'I lost my talk': Prolific Mi'kmaq poet honoured in Ottawa symphony
Published Friday, January 15, 2016 10:47PM EST
Last Updated Wednesday, January 20, 2016 8:35AM EST
A trailblazing Mi’kmaq poet known for writing “I Lost My Talk,” a simple yet heartbreaking glimpse at the cultural genocide suffered by First Nations people, is being honoured in an elaborate musical production.
Rita Joe was one of Canada’s most prolific First Nations poets, and the National Arts Centre hopes to introduce new audiences to the late writer’s powerful prose in their most expensive musical production ever.
“This idea of losing voice, of losing identity, is actually a universal theme,” National Arts Centre music director Alexander Shelley told CTV News.
Originally from England, Shelley came up with the idea for “I Lost My Talk” – a multimedia experience that includes video storytelling, a narrator and a live orchestra – after learning about Joe’s story while researching online.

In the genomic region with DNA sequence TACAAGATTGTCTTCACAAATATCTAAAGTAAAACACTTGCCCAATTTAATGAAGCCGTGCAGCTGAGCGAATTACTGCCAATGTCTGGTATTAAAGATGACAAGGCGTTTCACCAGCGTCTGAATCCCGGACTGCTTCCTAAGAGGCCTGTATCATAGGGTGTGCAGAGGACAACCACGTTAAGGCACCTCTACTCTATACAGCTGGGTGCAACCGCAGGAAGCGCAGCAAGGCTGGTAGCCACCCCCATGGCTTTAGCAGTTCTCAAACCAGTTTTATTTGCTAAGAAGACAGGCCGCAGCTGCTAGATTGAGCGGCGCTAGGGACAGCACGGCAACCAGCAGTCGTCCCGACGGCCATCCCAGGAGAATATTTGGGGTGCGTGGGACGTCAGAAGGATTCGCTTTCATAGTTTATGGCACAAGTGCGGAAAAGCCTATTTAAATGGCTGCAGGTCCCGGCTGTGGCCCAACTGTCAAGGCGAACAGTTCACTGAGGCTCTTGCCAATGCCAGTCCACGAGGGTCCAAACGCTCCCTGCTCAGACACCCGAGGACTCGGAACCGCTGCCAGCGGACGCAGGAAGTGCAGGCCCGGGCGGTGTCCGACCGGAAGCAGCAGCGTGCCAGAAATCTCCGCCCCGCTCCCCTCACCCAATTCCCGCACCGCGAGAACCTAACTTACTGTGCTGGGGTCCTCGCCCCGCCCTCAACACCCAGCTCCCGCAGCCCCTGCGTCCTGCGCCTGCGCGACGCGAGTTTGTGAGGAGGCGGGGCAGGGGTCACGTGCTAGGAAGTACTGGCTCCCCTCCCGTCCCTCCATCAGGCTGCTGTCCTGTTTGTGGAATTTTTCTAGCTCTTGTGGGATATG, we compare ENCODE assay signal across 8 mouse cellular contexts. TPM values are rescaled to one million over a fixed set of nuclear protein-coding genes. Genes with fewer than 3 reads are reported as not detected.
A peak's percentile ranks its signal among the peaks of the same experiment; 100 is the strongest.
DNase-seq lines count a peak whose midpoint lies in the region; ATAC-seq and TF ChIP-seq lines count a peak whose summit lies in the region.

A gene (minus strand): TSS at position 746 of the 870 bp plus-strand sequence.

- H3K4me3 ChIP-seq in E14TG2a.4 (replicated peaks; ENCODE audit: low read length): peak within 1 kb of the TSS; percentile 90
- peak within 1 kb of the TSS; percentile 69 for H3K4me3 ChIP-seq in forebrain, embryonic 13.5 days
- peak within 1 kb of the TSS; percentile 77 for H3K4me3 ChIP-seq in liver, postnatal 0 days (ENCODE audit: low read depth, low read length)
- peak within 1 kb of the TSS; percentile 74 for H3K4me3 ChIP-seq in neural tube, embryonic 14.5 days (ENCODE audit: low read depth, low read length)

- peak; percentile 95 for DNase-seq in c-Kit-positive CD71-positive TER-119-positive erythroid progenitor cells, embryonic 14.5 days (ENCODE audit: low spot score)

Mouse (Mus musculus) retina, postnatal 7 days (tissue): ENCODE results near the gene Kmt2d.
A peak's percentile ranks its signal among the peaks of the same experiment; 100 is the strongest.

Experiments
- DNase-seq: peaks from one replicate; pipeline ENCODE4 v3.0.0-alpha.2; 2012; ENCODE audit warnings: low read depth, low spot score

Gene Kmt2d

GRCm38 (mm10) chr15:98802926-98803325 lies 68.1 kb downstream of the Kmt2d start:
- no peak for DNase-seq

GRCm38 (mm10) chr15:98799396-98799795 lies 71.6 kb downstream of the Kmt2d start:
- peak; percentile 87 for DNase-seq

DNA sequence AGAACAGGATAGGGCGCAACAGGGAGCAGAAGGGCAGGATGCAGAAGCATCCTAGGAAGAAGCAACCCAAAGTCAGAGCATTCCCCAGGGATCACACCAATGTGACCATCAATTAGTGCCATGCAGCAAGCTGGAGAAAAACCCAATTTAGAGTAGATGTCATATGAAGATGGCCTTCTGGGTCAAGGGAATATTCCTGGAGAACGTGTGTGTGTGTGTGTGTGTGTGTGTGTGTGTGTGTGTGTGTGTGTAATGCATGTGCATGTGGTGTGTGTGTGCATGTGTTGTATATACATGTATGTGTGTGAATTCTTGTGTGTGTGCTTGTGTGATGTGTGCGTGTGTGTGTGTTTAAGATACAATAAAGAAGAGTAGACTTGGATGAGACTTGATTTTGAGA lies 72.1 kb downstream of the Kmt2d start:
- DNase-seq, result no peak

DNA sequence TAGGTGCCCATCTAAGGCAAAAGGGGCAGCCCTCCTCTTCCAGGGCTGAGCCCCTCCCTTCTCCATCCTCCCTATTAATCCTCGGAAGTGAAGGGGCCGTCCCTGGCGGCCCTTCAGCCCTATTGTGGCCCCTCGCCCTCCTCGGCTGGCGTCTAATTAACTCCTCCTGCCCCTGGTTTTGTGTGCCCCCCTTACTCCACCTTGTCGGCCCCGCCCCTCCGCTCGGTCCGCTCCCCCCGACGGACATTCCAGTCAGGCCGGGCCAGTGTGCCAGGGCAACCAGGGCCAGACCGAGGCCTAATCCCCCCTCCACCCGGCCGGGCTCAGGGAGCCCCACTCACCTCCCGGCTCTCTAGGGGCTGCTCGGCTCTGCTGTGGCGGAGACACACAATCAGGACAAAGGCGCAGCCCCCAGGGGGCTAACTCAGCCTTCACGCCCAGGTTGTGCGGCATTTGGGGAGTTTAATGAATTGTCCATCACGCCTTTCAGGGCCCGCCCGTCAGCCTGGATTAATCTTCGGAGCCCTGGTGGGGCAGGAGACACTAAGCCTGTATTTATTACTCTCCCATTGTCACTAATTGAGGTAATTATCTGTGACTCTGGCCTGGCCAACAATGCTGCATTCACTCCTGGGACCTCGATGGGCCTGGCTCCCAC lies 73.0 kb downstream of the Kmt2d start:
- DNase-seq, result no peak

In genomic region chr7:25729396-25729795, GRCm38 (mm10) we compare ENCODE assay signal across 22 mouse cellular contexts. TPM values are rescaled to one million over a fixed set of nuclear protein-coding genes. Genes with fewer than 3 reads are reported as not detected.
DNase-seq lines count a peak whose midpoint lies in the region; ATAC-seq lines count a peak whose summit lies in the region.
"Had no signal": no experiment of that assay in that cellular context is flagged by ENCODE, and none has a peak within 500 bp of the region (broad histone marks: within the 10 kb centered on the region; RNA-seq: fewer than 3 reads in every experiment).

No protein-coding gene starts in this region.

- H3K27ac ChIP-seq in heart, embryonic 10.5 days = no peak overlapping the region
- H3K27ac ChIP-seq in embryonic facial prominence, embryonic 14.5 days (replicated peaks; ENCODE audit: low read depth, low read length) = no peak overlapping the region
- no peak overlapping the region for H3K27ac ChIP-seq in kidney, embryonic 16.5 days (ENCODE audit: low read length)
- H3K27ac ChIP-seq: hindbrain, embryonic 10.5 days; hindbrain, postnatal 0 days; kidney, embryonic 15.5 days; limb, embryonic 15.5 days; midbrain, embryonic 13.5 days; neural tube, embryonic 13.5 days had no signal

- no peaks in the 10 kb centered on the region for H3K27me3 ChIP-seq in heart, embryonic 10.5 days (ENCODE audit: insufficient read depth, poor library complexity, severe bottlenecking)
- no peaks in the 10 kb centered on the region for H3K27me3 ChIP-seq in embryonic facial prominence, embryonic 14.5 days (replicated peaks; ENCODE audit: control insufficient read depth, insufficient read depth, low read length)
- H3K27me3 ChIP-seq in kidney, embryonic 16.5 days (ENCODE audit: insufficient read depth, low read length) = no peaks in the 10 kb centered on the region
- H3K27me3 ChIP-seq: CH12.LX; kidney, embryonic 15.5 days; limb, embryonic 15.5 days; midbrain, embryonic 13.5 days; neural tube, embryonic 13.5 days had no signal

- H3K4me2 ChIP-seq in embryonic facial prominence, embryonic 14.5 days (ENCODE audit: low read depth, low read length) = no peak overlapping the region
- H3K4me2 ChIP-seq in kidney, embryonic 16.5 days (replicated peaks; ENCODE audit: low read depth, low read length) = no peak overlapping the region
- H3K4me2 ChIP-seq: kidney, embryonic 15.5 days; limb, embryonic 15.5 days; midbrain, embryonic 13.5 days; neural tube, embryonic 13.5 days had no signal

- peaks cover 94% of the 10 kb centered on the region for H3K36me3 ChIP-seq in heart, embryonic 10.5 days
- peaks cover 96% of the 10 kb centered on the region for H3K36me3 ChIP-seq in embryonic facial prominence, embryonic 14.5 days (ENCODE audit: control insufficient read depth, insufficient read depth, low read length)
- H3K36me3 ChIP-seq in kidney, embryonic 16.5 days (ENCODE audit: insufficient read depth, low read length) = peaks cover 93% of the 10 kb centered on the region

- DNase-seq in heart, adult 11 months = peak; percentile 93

As a young orphan girl growing up in Nova Scotia, Joe was sent to a residential school.
“She said it was kind of like being in prison,” said Joe’s daughter, Ann Joe.
Joe got through the experience by writing poems, but she had to keep them secret from the school’s nuns. When her poetry was discovered, she would be ridiculed.
“The nun yelled at her, ‘Where did you get this?’ And my mother, she pointed to her head and her heart,’” Ann Joe said.
Despite the criticism, Joe didn’t stop writing. She went on to become one of the most influential First Nations writers of her generation. She received numerous honours throughout her lifetime and became a member of both the Order of Canada and the Queen’s Privy Council for Canada.
The immersive multimedia production, which features a film and choregraphed dancing, has been described as an exploration of “exile, resistance and displacement. It was commissioned for former prime minister Joe Clark’s 75th birthday. Clark has been considered a champion for First Nations issues and was recently named an honorary witness for the Truth and Reconciliation Commission.
Clark told CTV News that he was struck by the poem’s simplicity “and how few words it takes to tell a really basic truth.”
With a report from CTV’s Omar Sachedina